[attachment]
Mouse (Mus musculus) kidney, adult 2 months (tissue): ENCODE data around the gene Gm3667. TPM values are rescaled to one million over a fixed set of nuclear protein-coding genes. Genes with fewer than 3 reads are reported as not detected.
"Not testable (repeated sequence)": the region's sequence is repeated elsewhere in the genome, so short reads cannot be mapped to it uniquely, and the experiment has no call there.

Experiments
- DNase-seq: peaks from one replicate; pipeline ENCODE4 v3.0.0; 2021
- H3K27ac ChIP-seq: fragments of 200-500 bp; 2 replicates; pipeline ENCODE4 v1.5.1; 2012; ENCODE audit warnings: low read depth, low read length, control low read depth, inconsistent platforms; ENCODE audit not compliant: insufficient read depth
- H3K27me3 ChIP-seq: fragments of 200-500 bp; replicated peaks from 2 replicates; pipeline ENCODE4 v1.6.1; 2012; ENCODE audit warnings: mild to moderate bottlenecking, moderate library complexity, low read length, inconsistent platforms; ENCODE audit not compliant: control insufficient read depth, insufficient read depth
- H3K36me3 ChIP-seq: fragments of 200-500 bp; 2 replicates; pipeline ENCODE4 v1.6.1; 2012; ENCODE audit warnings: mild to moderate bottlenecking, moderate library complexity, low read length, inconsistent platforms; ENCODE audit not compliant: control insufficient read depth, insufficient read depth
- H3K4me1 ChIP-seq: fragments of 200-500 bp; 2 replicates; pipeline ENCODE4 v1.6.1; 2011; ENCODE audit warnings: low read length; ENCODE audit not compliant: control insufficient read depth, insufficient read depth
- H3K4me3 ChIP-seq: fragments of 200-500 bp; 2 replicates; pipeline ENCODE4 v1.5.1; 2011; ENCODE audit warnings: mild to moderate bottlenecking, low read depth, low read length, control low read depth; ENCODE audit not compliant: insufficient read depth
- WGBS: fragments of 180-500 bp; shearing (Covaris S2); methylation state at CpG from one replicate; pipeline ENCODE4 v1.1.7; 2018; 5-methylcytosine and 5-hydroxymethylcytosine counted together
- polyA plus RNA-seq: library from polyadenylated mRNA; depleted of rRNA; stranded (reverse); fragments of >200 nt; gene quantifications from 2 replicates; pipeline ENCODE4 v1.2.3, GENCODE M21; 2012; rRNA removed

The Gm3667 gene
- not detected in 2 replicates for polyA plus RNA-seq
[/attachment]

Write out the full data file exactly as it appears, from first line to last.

Mouse (Mus musculus) kidney, adult 2 months (tissue): ENCODE data around the gene Gm3667. TPM values are rescaled to one million over a fixed set of nuclear protein-coding genes. Genes with fewer than 3 reads are reported as not detected.
"Not testable (repeated sequence)": the region's sequence is repeated elsewhere in the genome, so short reads cannot be mapped to it uniquely, and the experiment has no call there.

Experiments
- DNase-seq: peaks from one replicate; pipeline ENCODE4 v3.0.0; 2021
- H3K27ac ChIP-seq: fragments of 200-500 bp; 2 replicates; pipeline ENCODE4 v1.5.1; 2012; ENCODE audit warnings: low read depth, low read length, control low read depth, inconsistent platforms; ENCODE audit not compliant: insufficient read depth
- H3K27me3 ChIP-seq: fragments of 200-500 bp; replicated peaks from 2 replicates; pipeline ENCODE4 v1.6.1; 2012; ENCODE audit warnings: mild to moderate bottlenecking, moderate library complexity, low read length, inconsistent platforms; ENCODE audit not compliant: control insufficient read depth, insufficient read depth
- H3K36me3 ChIP-seq: fragments of 200-500 bp; 2 replicates; pipeline ENCODE4 v1.6.1; 2012; ENCODE audit warnings: mild to moderate bottlenecking, moderate library complexity, low read length, inconsistent platforms; ENCODE audit not compliant: control insufficient read depth, insufficient read depth
- H3K4me1 ChIP-seq: fragments of 200-500 bp; 2 replicates; pipeline ENCODE4 v1.6.1; 2011; ENCODE audit warnings: low read length; ENCODE audit not compliant: control insufficient read depth, insufficient read depth
- H3K4me3 ChIP-seq: fragments of 200-500 bp; 2 replicates; pipeline ENCODE4 v1.5.1; 2011; ENCODE audit warnings: mild to moderate bottlenecking, low read depth, low read length, control low read depth; ENCODE audit not compliant: insufficient read depth
- WGBS: fragments of 180-500 bp; shearing (Covaris S2); methylation state at CpG from one replicate; pipeline ENCODE4 v1.1.7; 2018; 5-methylcytosine and 5-hydroxymethylcytosine counted together
- polyA plus RNA-seq: library from polyadenylated mRNA; depleted of rRNA; stranded (reverse); fragments of >200 nt; gene quantifications from 2 replicates; pipeline ENCODE4 v1.2.3, GENCODE M21; 2012; rRNA removed

The Gm3667 gene
- not detected in 2 replicates for polyA plus RNA-seq